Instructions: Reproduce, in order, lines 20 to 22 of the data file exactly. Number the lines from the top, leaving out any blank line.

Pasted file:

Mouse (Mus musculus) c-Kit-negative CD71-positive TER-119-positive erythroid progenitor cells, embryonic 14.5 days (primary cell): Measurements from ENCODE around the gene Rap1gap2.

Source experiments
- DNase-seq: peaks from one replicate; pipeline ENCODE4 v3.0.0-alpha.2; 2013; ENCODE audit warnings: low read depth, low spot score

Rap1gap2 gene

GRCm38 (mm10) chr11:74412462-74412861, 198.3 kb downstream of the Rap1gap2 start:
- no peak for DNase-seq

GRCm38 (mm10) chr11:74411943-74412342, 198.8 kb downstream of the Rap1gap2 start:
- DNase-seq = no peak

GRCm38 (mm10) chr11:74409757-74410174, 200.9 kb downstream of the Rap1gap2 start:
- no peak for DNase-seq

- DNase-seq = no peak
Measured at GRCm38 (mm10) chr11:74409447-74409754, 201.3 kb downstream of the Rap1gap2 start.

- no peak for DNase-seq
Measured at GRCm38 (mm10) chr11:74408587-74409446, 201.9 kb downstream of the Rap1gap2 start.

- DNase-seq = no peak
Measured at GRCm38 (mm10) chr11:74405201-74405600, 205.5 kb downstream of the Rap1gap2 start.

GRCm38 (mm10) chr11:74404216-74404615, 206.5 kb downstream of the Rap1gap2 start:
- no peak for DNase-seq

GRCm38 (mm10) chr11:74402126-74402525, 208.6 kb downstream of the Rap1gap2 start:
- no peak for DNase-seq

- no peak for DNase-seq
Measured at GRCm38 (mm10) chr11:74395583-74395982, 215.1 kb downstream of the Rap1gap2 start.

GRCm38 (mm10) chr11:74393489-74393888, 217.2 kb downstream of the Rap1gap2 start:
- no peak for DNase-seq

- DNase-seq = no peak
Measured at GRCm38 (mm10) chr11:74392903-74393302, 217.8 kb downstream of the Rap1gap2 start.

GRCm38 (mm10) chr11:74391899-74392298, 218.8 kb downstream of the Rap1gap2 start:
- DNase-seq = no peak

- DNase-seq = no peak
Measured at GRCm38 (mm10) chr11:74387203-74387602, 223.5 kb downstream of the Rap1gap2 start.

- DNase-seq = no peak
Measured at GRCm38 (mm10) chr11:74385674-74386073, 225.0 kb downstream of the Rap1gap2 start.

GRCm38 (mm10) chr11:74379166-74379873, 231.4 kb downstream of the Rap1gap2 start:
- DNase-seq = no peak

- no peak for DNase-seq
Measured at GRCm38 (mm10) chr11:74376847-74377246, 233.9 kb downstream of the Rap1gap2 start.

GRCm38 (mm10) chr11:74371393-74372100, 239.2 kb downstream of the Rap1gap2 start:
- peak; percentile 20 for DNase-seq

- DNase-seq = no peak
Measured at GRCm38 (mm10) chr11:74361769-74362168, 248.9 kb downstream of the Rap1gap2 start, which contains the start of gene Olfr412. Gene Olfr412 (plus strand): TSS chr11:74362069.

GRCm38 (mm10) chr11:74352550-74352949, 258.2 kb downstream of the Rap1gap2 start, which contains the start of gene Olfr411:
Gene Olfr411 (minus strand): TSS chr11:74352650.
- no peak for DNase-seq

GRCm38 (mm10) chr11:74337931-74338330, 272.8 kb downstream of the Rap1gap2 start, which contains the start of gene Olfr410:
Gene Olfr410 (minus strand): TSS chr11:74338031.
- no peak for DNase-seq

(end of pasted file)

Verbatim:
- no peak for DNase-seq

- no peak for DNase-seq
Measured at GRCm38 (mm10) chr11:74395583-74395982, 215.1 kb downstream of the Rap1gap2 start.